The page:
His face was resplendent as the sun and was set with a pair of coal black eyes. He was a latter day Yusuf in beauty. Even the dead in their graves opened their eyes to admire his bursting youth and winsome gait. The moment Princess Mahjabeen Diamond-Robe beheld him, she fell violently in love and called out, “There, there, O youth! What are you doing?”

When the prince looked up he saw afairy-like beloved who made his heart the prey of flying arrows of her gaze. He saw a luminous sun of the sky of excellence and an inestimable pearl of the oyster of love. Her jet black locks made light of the subterranean darkness. The luminous and neat parting of her hair was the envy of the Milky Way. Her forehead was bright and high like the aspirations of the lofty minded. Her brows were shaped like bows. Her breasts were swollen like pomegranates. Her perfect chin looked like a delicious apple. In her delicacy and charm she was like an elegantly cut ruby. Her gait was like the gait of the partridge dove, her speech sweet as a parrot’s, her height akin to a box tree, her cheeks as beautiful as the moon. Her shapeliness robbed the beauties of the world of all their conceit and they hid from her. She was the sun of the sky of elegance and beauty.

The moment Prince Asad saw the light-incarnate beauty of Princess Mahjabeen Diamond-Robe he lost his heart and soul to her. The princess smiled and accosted Asad, saying, “O youth, the acts of stealing and thieving are most unbecoming. Tell me what you desire.” Regaled by her pearl-scattering speech, the prince replied, “O gracious friend! O essence of elegance! I was culpable of stealing food because I despaired for my life. I snatched food only after I had gone without several meals.” The princess said, “That you had been starving is obvious. But how can I help it? You must find yourself a shelter and a source of food.”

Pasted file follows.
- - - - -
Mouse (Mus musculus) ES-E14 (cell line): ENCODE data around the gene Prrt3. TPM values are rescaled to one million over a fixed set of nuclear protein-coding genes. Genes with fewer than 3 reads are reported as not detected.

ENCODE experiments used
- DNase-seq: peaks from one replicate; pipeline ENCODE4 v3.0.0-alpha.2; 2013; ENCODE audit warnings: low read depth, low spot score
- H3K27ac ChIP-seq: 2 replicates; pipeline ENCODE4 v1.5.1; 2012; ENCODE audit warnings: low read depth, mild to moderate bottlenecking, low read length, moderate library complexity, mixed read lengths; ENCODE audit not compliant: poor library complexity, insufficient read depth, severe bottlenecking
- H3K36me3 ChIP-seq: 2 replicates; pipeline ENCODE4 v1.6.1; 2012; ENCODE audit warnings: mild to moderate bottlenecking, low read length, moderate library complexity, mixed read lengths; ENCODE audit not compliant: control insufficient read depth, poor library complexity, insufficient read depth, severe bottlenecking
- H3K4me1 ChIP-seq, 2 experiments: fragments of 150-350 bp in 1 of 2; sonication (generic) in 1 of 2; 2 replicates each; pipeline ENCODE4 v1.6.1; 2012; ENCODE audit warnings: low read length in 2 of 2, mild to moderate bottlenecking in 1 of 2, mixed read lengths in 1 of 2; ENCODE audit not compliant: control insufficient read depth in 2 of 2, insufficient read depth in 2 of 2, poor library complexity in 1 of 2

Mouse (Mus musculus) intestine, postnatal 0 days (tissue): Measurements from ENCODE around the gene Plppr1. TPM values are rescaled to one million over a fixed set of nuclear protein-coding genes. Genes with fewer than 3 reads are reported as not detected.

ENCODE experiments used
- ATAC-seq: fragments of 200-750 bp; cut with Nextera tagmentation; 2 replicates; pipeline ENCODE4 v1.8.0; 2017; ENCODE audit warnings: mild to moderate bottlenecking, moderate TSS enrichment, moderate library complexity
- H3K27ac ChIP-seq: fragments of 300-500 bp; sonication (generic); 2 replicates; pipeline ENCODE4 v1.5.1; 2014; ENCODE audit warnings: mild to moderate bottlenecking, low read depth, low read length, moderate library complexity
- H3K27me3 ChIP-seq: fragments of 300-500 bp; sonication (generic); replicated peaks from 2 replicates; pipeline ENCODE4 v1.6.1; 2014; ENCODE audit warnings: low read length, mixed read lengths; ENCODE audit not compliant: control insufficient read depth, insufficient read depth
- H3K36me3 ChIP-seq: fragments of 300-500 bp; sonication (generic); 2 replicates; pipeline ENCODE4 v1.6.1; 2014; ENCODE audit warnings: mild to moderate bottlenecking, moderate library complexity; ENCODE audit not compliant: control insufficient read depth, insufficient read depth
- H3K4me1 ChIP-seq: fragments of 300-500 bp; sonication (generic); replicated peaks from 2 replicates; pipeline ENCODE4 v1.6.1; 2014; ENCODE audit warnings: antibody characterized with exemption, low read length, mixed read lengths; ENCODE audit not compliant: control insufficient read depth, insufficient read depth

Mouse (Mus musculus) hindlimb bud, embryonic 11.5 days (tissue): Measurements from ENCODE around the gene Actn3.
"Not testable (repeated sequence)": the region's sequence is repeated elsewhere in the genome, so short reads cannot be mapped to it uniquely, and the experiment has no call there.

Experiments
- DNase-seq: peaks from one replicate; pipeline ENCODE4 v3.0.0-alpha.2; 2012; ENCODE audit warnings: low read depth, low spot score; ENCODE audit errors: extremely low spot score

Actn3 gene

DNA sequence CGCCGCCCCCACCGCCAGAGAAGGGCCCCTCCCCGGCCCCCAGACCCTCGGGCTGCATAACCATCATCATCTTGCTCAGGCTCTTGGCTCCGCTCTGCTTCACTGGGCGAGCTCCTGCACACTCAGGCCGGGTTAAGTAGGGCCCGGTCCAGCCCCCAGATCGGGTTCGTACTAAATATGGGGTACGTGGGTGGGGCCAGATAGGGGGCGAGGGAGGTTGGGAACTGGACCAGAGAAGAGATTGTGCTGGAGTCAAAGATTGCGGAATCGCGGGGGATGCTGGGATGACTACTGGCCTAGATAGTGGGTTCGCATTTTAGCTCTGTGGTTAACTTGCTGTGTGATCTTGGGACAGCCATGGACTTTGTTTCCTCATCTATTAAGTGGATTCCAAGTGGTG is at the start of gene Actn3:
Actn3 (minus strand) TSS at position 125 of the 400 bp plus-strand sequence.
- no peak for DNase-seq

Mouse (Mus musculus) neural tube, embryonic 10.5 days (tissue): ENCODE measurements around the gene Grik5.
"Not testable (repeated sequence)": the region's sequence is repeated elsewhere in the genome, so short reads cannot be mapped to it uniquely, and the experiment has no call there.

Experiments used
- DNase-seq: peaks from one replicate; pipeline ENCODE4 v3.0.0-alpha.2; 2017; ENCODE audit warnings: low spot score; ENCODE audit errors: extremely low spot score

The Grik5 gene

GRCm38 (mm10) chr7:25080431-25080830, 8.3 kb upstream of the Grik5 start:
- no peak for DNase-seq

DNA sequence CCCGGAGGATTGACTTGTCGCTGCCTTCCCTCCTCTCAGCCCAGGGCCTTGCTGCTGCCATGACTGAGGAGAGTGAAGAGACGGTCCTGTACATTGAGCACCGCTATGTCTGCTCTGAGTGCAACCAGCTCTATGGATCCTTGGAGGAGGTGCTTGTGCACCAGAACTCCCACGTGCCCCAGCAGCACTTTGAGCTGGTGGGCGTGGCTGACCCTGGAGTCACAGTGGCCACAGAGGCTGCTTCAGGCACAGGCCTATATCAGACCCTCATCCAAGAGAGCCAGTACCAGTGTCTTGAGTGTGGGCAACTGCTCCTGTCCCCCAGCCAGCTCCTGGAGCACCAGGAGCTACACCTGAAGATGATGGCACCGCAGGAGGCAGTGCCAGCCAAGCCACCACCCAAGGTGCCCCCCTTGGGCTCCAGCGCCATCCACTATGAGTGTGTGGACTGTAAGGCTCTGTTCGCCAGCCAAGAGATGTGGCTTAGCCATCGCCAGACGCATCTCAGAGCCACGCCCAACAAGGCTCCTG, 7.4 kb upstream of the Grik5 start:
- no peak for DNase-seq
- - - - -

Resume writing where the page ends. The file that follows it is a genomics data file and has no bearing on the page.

The prince replied, “O Princess, I am thirsty for your comely sight and beg you the alms of your beauty.” The princess said, “Shamelessness is alive and well, I see. I ask you one thing and you reply about something else. I say one thing and you hear another. Go away! Leave now!” Asad answered, “O Princess, how can I leave now? Before the dictates of love we are all helpless. I would not raise my head from your doorstep now.”

As they were having this conversation in the wilderness, the slave girls said to the princess, “It would be unwise to stay out in the open. Someone may accuse you of impropriety and cause you grief by pointing the finger of blame at you. It would be best to return home and bring him with you.” The princess said to Asad, “If you are really so starved, accompany me to my humble house. There you may have your meal and rest awhile.” Smiling and exultant, Prince Asad followed the princess to her house.

Princess Mahjabeen Diamond-Robe left Asad behind and climbed the stairs to her room. She gave orders to her slave girls to set up a golden throne.

In his eagerness, Prince Asad tried to follow the princess. After he had climbed a few steps he was suddenly lifted up by invisible hands and thrown down. The prince made another attempt and the same thing happened. He was thrown down similarly each time he tried to climb after the princess.

In the meanwhile, the princess came out. She laughed at Prince Asad’s state, and said, “Did you think it would be child’s play to enter my chamber?” Then she said to her sorceress-aide, Dil Aaram, “Aunt Sandal put a magic cordon around my chamber so that no stranger could enter it. Work some spell so that a path is made through it, and I can take Asad inside.” Reciting an incantation, Dil Aaram struck her hands together and a path was immediately created through the magic cordon.

Princess Mahjabeen took Prince Asad upstairs and seated him on the throne. At her orders, the slave girls laid out all manner of fine foods and tasty and colorful dishes. The princess said to Asad, “Help yourself and once you have eaten you may leave.” Asad replied, “O my life and soul, ever since I saw the apple of your chin my hunger and thirst have been satisfied. Now I am destined to feed on the flesh of my heart and drink my life blood. All I want now is to have you before my eyes. If you wish us to share food, step into the garden of True Faith, renouncing both sorcery and infidelity’s thorn-filled darkness.”